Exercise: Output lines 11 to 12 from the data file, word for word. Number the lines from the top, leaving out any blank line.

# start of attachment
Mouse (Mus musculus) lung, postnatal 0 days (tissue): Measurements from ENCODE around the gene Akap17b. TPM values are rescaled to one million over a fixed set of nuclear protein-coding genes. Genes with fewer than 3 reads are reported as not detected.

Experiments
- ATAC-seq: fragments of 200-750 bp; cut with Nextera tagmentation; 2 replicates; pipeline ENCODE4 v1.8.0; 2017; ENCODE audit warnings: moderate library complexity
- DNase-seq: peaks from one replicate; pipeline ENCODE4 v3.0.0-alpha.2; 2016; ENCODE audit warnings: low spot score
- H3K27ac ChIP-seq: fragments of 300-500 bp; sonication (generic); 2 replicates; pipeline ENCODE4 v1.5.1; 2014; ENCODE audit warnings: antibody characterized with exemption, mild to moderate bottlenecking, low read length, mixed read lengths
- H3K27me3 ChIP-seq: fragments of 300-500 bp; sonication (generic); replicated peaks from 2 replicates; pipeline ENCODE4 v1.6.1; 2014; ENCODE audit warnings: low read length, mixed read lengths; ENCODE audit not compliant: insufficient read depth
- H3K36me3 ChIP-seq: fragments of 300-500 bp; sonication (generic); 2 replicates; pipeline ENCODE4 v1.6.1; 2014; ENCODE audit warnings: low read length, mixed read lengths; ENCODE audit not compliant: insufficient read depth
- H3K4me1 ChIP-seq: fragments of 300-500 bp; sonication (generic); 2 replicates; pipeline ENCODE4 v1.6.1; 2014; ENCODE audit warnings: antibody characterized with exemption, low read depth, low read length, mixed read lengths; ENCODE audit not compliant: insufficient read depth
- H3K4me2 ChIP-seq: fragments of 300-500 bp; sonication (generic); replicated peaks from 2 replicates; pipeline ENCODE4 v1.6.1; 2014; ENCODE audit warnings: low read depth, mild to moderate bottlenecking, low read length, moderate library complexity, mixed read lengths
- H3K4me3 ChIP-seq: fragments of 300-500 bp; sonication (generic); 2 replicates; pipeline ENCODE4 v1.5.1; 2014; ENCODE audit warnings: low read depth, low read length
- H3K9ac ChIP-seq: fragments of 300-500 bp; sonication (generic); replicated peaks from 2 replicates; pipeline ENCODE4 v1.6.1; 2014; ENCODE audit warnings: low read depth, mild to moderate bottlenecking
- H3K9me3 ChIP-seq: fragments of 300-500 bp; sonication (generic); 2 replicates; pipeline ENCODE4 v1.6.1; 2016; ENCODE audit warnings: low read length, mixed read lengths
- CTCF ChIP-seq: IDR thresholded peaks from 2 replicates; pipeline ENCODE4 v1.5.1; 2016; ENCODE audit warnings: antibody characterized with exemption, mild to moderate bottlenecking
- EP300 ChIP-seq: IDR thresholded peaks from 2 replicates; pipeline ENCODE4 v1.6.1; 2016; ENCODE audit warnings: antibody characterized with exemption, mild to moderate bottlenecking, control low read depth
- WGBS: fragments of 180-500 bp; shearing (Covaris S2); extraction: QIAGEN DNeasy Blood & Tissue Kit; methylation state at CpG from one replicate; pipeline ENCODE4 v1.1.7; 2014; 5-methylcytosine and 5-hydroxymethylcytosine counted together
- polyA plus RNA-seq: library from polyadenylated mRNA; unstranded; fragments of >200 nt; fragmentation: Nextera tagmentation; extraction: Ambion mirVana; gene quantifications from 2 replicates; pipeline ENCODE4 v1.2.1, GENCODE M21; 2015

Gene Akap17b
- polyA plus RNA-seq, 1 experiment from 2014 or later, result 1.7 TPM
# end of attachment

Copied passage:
- H3K9ac ChIP-seq: fragments of 300-500 bp; sonication (generic); replicated peaks from 2 replicates; pipeline ENCODE4 v1.6.1; 2014; ENCODE audit warnings: low read depth, mild to moderate bottlenecking
- H3K9me3 ChIP-seq: fragments of 300-500 bp; sonication (generic); 2 replicates; pipeline ENCODE4 v1.6.1; 2016; ENCODE audit warnings: low read length, mixed read lengths